Guest blog by Dr Anne Murphy, senior lecturer in early modern history
Bank of England. Five Pound Note Office
© The Trustees of the British Museum
Sources preserved at the Bank of England reveal that, before being considered for employment, applicants' backgrounds, experience and integrity were all subject to the greatest scrutiny. The Bank prized individuals who were sober, virtuous, debt-free and not involved in any political activism.
Records of interviews and the test scores of over 500 men who applied to the Bank between 1800 and 1815 are being used to create a profile of the Bank's workers and explore the skills that were valued in Britain's early banking industry.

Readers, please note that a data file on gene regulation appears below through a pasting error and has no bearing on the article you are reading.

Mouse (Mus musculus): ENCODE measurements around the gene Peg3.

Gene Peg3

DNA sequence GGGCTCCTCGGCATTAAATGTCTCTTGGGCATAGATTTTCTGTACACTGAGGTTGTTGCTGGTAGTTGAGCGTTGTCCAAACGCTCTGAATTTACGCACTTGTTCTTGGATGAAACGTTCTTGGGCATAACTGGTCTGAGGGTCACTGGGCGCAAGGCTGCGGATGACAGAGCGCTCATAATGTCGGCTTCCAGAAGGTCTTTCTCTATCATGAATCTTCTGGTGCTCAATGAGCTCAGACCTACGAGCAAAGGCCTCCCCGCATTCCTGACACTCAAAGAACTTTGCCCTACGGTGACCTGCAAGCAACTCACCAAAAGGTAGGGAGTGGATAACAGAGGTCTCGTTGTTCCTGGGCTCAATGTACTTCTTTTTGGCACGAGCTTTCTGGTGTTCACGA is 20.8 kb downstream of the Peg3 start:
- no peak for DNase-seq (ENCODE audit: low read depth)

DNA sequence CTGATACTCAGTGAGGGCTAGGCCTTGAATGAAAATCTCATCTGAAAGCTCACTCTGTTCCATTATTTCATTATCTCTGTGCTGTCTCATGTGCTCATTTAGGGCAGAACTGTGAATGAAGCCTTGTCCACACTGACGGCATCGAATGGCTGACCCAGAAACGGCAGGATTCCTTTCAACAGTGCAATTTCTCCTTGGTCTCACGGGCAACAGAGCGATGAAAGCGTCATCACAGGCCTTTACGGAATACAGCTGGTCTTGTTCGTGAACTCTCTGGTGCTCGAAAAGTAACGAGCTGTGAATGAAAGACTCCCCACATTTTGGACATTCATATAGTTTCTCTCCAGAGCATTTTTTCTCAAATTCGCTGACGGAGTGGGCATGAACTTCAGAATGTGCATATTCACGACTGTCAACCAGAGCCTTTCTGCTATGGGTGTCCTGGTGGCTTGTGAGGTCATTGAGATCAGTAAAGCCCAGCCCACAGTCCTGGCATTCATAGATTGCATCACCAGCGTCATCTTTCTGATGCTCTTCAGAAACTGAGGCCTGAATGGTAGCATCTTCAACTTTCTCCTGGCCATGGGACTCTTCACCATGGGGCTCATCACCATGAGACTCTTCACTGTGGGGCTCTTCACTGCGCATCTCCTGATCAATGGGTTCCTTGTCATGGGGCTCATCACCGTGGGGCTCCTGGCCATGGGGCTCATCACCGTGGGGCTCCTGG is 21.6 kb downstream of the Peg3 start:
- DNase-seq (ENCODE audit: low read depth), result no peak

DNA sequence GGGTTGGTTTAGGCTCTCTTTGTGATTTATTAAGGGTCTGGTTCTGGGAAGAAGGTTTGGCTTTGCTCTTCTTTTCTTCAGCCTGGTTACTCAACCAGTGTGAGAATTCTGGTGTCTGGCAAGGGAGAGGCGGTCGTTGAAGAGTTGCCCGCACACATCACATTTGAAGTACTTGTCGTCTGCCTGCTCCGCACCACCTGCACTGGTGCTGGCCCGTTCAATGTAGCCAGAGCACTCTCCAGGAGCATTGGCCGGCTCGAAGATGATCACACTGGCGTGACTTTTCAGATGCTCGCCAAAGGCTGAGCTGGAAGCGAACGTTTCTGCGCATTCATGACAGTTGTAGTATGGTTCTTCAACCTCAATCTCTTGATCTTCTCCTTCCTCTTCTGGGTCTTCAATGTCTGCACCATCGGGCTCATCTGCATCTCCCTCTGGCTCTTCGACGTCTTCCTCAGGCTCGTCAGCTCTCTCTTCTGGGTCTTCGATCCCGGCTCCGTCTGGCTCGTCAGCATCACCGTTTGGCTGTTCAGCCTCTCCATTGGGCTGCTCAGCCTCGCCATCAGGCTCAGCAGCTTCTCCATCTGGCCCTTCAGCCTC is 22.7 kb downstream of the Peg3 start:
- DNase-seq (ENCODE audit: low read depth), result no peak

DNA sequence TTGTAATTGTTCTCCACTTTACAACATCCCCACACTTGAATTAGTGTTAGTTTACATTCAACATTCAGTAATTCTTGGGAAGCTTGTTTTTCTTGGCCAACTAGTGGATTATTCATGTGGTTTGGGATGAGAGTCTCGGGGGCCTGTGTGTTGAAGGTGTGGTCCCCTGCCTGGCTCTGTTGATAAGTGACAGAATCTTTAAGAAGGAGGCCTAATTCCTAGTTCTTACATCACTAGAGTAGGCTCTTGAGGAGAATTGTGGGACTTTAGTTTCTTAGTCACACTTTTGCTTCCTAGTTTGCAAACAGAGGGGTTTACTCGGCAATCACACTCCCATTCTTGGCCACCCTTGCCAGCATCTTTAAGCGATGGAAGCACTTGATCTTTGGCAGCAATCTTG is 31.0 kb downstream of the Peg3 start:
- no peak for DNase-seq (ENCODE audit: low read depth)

The research shows that, despite drawing applicants from all over the country and indeed the empire, well-qualified men were hard to find. Numeracy was the most elusive skill. A large proportion of applicants performed poorly in tests of both the ability to add columns of figures and the facility to accurately compute various heaps of cash.
On the job training, therefore, proved far more important to the Bank than the schooling of its workers or their prior experience. And undoubtedly, successful applicants had to learn fast. They entered the Bank during perhaps the most difficult and certainly one of the busiest periods in its history: the wars with Napoleonic France. The financial challenges of this conflict meant that their skills were soon put to a very stern test.